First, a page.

Place item was collected
Damon L Smith
Point of Discovery/Informant Bio
Damon L. Smith is my husband and an active duty United States Air Force officer. He is currently the Operations Flight Commander of the AFROTC detachment 860 on Utah State University campus. Damon has been in the Air Force for 18 years and was deployed to Tikrit, Iraq in 2011. He served a two year mission for the Church of Jesus Christ of Latter Day Saints to Hungary. He has maintained his language skills and has made several trips to Hungary and Europe to stay fluent. We’ve been married 20 years and have 2 boys and a dog.
Damon has been well aware of my collection project (stories, legends, and traditions pertaining to USU) for my Folklore class (Introduction to Folklore - English 2210) for a while because I complain about all the transcription I’ve had to do. Damon has around 50 military challenge coins he’s been given over the years and I asked him if he would pick his favorite one and tell me about it. I was surprised when he picked the Fighting Poles coin because it seems like a lowly coin in comparison to some of the ones he’s been awarded by high ranking military officials of the United States and other countries. But after listening to why he chose that coin it makes perfect sense; the values the coin represents are things he holds close to his heart. Damon talks about the Warsaw Ghetto Uprising and the bravery of the Polish people who dared to fight back. It is a history worth knowing. Damon was in Warsaw at the 70 year remembrance of the uprising. He was given a tour of the buildings that the Poles fought from and was told stories of bravery and despair by one of the surviving Poles who fought on the first day. The name of the symbol he talks about is kotwica which is Polish for “anchor” and was used by the Polish Underground State and Armia Krajowa (home army) as an easy to use signal to others in the fight. It has become the symbol of Warsaw. Military challenge coins are a long-standing tradition of carrying a coin that symbolizes unit identity and recognition. Each piece usually bears unique unit symbols or mottos that identify the group in which they represent, and are often traded, presented, and collected between unit members. A military member is always expected to have a coin on their person - if they are challenge as to if they are carrying one and they aren’t, they have to buy beers for everyone. If they are challenged and they do have one, the person who issued the challenge has to buy beers for everyone.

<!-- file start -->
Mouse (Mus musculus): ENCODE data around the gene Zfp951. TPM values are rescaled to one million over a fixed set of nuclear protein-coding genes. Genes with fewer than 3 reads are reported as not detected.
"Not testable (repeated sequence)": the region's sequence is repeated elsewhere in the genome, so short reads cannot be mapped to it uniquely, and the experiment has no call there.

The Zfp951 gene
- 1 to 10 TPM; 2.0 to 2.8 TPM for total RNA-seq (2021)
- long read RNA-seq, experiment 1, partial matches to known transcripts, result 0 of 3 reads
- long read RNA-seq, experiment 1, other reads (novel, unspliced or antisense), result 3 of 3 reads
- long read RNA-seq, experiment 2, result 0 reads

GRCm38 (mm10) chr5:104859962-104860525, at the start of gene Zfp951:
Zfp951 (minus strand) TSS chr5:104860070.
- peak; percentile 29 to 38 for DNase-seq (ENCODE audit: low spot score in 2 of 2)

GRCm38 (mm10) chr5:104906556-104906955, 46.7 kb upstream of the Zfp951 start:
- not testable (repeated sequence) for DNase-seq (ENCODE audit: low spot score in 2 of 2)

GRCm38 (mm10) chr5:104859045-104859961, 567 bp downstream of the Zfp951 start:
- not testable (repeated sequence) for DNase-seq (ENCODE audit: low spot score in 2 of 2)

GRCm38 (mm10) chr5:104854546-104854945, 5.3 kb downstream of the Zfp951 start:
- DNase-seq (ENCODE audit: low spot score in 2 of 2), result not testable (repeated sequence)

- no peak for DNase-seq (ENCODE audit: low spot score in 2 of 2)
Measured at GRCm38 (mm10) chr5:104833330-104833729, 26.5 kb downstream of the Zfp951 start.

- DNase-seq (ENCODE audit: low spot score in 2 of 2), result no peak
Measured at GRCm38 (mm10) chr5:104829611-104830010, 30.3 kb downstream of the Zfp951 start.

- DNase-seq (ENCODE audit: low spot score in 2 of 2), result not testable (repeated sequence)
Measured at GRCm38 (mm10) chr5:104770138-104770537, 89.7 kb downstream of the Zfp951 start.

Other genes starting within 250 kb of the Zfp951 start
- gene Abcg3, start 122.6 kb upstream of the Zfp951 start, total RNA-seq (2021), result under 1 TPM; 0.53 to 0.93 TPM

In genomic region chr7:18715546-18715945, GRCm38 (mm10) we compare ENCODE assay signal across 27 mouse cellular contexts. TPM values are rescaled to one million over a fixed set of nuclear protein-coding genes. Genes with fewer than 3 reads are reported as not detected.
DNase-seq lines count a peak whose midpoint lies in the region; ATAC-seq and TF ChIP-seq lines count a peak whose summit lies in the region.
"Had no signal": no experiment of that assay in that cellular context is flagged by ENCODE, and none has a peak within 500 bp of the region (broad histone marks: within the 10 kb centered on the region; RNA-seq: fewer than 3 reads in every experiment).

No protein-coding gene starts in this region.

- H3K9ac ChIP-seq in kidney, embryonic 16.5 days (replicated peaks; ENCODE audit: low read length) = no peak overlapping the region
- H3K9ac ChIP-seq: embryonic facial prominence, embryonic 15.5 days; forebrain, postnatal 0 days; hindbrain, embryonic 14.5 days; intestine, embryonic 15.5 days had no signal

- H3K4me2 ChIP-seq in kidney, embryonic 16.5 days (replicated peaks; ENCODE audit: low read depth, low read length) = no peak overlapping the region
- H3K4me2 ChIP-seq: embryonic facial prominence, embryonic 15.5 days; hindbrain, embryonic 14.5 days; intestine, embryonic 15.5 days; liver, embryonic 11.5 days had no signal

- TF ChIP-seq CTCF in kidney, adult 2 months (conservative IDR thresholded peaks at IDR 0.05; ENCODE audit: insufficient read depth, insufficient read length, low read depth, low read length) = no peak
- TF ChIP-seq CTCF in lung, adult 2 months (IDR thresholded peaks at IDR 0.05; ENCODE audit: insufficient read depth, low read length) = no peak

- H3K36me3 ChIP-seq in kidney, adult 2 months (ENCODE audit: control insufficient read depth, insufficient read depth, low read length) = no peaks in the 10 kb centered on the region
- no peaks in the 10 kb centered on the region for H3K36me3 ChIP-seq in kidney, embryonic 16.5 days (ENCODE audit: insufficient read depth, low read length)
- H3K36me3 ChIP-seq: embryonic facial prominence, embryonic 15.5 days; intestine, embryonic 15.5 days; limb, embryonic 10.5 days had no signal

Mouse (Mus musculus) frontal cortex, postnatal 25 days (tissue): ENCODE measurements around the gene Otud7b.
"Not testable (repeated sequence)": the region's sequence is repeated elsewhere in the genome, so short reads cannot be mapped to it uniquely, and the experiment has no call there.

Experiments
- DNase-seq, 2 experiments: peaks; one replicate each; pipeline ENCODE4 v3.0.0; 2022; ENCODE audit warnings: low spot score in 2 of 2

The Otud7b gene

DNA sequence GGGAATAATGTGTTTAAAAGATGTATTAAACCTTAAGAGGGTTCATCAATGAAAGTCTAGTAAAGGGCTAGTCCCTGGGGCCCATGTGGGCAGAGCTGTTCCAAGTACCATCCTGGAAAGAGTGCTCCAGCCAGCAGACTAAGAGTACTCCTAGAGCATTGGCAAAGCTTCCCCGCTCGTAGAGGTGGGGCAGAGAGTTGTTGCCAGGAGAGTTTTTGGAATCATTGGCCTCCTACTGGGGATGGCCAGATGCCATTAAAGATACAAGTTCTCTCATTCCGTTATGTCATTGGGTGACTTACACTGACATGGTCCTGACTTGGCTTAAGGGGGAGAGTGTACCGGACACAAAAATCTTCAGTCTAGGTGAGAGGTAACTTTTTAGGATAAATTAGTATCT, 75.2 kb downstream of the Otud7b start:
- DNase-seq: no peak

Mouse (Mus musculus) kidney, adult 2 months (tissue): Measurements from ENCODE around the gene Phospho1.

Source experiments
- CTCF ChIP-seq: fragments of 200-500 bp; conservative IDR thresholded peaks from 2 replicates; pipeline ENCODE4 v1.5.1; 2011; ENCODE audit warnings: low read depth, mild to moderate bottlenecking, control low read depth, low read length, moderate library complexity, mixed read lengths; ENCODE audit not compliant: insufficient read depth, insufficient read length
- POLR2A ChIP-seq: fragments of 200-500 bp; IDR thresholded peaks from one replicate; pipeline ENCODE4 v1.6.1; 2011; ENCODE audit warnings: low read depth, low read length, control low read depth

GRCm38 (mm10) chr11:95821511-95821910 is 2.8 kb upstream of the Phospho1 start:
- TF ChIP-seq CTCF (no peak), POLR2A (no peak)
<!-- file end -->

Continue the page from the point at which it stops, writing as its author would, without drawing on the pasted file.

RS: Oh! We’re recording. I’m with Damon Smith, my husband. This is December 6, 2018.
DS: I hold in my hands a challenge coin, it’s a little bit different than normal ones because it’s, it’s not round [pause] it [pause]
RS: I’ll take a picture of it so you don’t have to like [DS: OK] describe it the picture [DS: OK] can be in there.
See attached photos.
DS: It’s, uhh, dual sided on one side- and I got it, I got it when I [pause] was on an immersion in Europe alone for six months, I spent two months in Poland and one of those two months I spent in the embassy. And so this coin comes from the embassy specifically from the Marine who use it to raise funds for their annual, uhh, Marine ball. But what makes this coin really interesting and my favorite coin is that [pause] it is a symbol as opposed to a circle and this symbol [pause] says [pause] the Fighting Poles. And it has historical significance in his- Polish history. They used to use this as graffiti [pause] in the uprising between the Poles and the Germans in Warsaw. So they would spray this on buildings as sort of a visible act of defiance and it’s continues till today. You can still see, on occasion, this spray painted on buildings in Warsaw. And it’s a bit of [pause] graffiti that has a little bit of national honor and reverence this symbol is also, uhh in the form of a statue that uhh is very significant to the Poles as well. So the fact that it started from graffiti still resides as a as a revered form of graffiti and uhh kind of helps remind me of my time in Poland and also the fact of how [long pause] how brave and loyal and, umm, valorous the, the Poles are.
RS: Thant’s great. Thank you.
Damon was pretty somber when telling me about the coin. He took several long pauses to gather his thoughts to best be able to represent what the coin means to him and the Poles in words. Damon got the coin when he was away from our family for 6 months. It was a hard time for our family and I think he was thinking about that as well. He also went to the Auschwitz concentration camp while he was in Poland and I think he was thinking of the things he saw there.
Semester and year
G8: Objects with/of Customary Use
Smith, Rebecca, "The Fighting Poles" (2018). USU Student Folklore Fieldwork. Paper 461.